Regular Expressions Part 3: Negation and Assertions

Before reading this article, I highly recommend reading my previous parts:

This article will focus on how to tell the regular expression engine to ignore certain characters, or patterns of characters.

We will also explore how to tell the engine to look for a certain pattern of text when that pattern is found to the right or to the left of the rest of a string.

One form of negation is supported in character classes.

The following is an example of a regular expression:

  1. var myExpression = new Regex(@"[^aeiou]");  
This line of code tells the regular expression instance to match every character, except vowels.

Another form of negation can be seen when using the special character classes.

Here is a list of the syntax that can be typed into a Regex object:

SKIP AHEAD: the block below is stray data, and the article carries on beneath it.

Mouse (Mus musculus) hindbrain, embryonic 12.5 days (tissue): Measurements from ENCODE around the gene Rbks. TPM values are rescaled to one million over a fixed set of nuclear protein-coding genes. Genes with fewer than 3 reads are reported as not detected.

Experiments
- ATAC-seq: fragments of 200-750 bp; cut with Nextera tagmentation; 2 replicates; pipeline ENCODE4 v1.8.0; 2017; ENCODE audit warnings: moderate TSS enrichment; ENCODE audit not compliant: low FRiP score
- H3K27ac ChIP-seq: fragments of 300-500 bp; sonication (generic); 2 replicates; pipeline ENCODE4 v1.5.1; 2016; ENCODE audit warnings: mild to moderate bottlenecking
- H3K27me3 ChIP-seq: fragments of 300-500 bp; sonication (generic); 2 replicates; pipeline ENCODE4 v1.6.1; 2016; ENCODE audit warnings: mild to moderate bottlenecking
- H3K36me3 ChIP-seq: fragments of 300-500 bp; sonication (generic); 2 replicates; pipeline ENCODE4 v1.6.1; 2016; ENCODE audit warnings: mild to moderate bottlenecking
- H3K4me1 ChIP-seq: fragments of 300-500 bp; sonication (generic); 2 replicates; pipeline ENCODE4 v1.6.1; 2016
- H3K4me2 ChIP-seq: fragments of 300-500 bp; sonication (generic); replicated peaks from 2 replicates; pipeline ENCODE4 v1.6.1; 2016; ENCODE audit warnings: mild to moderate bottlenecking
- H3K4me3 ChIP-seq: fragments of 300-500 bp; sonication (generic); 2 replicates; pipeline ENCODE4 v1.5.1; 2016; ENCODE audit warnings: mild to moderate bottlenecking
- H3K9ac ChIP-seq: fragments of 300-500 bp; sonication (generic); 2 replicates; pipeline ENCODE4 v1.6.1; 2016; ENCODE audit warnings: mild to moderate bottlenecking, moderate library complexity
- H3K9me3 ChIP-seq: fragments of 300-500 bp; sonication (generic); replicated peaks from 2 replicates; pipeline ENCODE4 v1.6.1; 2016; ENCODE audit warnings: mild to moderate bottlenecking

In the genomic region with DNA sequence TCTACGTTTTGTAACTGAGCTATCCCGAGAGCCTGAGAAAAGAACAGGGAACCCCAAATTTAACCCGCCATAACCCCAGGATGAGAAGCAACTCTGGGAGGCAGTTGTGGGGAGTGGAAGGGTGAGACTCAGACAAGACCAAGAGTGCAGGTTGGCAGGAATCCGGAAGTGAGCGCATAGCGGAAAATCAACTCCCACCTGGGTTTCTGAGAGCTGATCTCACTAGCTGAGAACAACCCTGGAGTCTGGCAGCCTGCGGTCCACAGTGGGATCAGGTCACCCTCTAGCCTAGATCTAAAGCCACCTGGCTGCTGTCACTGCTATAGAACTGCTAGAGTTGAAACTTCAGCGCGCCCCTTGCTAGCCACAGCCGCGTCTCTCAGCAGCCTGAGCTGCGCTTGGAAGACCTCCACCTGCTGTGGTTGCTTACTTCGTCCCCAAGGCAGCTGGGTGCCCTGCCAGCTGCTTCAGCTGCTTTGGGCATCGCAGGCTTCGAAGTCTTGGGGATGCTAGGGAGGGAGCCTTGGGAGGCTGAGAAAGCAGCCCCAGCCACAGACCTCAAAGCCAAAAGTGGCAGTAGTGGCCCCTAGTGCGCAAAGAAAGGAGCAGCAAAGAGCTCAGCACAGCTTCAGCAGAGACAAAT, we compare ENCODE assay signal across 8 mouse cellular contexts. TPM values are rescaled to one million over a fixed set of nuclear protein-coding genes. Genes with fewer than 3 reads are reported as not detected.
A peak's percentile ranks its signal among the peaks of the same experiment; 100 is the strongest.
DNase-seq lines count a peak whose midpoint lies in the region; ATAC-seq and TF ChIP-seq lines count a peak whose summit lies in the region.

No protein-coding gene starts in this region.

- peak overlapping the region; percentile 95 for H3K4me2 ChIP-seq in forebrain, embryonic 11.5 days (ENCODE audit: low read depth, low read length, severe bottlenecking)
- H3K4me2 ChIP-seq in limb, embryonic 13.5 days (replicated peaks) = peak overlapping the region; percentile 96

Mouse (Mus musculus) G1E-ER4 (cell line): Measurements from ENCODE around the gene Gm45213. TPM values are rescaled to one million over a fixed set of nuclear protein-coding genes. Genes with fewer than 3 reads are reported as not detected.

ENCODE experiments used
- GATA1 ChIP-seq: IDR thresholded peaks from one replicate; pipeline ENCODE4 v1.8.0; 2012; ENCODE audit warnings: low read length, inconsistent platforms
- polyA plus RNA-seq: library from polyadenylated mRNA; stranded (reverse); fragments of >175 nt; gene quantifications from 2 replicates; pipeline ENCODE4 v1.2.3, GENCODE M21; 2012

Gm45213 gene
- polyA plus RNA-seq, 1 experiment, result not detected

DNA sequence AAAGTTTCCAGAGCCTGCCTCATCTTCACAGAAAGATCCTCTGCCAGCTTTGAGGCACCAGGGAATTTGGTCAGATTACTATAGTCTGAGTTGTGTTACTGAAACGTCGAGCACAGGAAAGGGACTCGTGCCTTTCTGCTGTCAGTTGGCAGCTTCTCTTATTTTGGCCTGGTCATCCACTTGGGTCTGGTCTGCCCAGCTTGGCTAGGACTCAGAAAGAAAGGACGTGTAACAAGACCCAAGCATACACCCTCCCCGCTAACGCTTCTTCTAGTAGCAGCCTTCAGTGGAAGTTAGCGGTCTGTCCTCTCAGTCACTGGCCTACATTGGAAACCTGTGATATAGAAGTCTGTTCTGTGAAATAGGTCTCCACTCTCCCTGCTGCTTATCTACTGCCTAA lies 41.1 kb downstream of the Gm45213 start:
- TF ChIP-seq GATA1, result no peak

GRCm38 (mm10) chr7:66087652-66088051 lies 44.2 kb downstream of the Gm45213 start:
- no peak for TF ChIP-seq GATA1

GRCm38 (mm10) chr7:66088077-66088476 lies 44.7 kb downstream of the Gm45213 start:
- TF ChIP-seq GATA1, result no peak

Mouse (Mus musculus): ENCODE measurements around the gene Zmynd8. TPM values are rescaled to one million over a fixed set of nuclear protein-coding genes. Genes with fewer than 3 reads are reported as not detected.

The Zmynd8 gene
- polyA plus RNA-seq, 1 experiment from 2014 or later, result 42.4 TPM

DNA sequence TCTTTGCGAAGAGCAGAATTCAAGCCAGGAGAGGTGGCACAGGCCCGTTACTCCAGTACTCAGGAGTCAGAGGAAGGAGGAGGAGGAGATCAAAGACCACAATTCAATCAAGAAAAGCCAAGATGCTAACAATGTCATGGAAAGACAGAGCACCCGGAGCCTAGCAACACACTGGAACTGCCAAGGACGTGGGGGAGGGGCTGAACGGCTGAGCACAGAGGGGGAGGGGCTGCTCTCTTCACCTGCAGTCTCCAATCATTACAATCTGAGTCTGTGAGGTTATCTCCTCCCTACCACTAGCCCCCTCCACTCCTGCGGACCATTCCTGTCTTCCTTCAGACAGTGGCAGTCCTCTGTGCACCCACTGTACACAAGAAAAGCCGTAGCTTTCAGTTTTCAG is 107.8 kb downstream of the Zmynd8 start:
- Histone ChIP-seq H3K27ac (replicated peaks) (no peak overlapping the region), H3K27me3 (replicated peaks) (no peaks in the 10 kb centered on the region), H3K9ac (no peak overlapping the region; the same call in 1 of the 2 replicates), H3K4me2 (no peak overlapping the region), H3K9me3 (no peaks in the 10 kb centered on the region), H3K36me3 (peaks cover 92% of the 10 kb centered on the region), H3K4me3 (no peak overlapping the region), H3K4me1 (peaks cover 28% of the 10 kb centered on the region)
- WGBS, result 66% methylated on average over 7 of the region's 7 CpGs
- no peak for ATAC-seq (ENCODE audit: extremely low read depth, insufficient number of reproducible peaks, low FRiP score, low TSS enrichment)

\S Do not match white space characters.
    \D Do not match any digit.
    \W Do not match any "word" character (in other words, a through z, A through Z, the _ character and numbers).

Another concept that goes hand in hand with negation is called assertions. Assertions are used to look for a pattern that is found to the left or to the right of the rest of a string.

Here's an example:

  1. var myExpression = new Regex(@"(q(?!p))");  
As one can see, the expression q(?!p) is enclosed in a group.

The expression inside the group means that the engine should match the letter q, if it is not next to the letter p.

Every time we want to say, "x not followed by y," we use the syntax ?! followed by the expression we want to ignore.

This needs to be enclosed in parentheses. That is the reason for our second set of parentheses in our example above.

How, then, should we tell the regular expression engine to search for the letter q, only if it is next to the letter p?

The only change that needs to be made is swapping the character ! for the character =.

Here's the modified example:
  1. var myExpression = new Regex(@"(q(?=p))");  
In future articles, we will explore some replacement patterns, as well as some guidelines on how to incorporate regular expressions in production code.